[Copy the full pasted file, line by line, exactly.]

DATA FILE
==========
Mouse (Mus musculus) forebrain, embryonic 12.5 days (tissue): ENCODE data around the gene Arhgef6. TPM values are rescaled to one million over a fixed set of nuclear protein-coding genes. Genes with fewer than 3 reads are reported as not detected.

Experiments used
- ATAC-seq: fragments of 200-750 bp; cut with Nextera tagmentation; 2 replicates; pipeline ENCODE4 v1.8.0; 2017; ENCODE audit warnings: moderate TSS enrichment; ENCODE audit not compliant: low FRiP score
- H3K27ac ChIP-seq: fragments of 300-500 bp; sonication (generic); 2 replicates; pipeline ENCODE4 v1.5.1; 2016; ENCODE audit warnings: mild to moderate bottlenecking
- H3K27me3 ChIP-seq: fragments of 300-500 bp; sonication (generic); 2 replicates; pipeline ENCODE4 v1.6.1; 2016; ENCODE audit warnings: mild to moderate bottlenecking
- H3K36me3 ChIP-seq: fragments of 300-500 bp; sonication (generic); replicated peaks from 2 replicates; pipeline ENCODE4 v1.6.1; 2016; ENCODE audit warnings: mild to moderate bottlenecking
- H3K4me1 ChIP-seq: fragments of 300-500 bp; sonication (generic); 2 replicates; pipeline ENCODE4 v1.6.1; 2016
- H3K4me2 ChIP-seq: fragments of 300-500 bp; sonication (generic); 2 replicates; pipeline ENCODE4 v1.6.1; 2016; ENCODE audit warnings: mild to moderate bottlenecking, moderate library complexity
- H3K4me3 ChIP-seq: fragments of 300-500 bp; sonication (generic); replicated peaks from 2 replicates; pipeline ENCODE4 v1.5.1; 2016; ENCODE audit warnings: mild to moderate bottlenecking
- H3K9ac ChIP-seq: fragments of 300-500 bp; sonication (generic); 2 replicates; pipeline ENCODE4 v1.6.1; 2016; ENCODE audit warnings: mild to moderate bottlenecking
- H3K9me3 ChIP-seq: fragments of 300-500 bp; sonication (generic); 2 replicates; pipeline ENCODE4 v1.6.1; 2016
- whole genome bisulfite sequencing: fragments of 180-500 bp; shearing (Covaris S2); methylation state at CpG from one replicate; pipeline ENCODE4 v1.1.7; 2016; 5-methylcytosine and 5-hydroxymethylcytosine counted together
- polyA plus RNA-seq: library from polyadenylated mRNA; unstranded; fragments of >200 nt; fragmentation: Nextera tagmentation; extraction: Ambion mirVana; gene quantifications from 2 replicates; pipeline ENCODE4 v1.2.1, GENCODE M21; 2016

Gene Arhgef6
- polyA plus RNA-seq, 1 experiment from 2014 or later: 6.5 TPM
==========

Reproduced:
Mouse (Mus musculus) forebrain, embryonic 12.5 days (tissue): ENCODE data around the gene Arhgef6. TPM values are rescaled to one million over a fixed set of nuclear protein-coding genes. Genes with fewer than 3 reads are reported as not detected.

Experiments used
- ATAC-seq: fragments of 200-750 bp; cut with Nextera tagmentation; 2 replicates; pipeline ENCODE4 v1.8.0; 2017; ENCODE audit warnings: moderate TSS enrichment; ENCODE audit not compliant: low FRiP score
- H3K27ac ChIP-seq: fragments of 300-500 bp; sonication (generic); 2 replicates; pipeline ENCODE4 v1.5.1; 2016; ENCODE audit warnings: mild to moderate bottlenecking
- H3K27me3 ChIP-seq: fragments of 300-500 bp; sonication (generic); 2 replicates; pipeline ENCODE4 v1.6.1; 2016; ENCODE audit warnings: mild to moderate bottlenecking
- H3K36me3 ChIP-seq: fragments of 300-500 bp; sonication (generic); replicated peaks from 2 replicates; pipeline ENCODE4 v1.6.1; 2016; ENCODE audit warnings: mild to moderate bottlenecking
- H3K4me1 ChIP-seq: fragments of 300-500 bp; sonication (generic); 2 replicates; pipeline ENCODE4 v1.6.1; 2016
- H3K4me2 ChIP-seq: fragments of 300-500 bp; sonication (generic); 2 replicates; pipeline ENCODE4 v1.6.1; 2016; ENCODE audit warnings: mild to moderate bottlenecking, moderate library complexity
- H3K4me3 ChIP-seq: fragments of 300-500 bp; sonication (generic); replicated peaks from 2 replicates; pipeline ENCODE4 v1.5.1; 2016; ENCODE audit warnings: mild to moderate bottlenecking
- H3K9ac ChIP-seq: fragments of 300-500 bp; sonication (generic); 2 replicates; pipeline ENCODE4 v1.6.1; 2016; ENCODE audit warnings: mild to moderate bottlenecking
- H3K9me3 ChIP-seq: fragments of 300-500 bp; sonication (generic); 2 replicates; pipeline ENCODE4 v1.6.1; 2016
- whole genome bisulfite sequencing: fragments of 180-500 bp; shearing (Covaris S2); methylation state at CpG from one replicate; pipeline ENCODE4 v1.1.7; 2016; 5-methylcytosine and 5-hydroxymethylcytosine counted together
- polyA plus RNA-seq: library from polyadenylated mRNA; unstranded; fragments of >200 nt; fragmentation: Nextera tagmentation; extraction: Ambion mirVana; gene quantifications from 2 replicates; pipeline ENCODE4 v1.2.1, GENCODE M21; 2016

Gene Arhgef6
- polyA plus RNA-seq, 1 experiment from 2014 or later: 6.5 TPM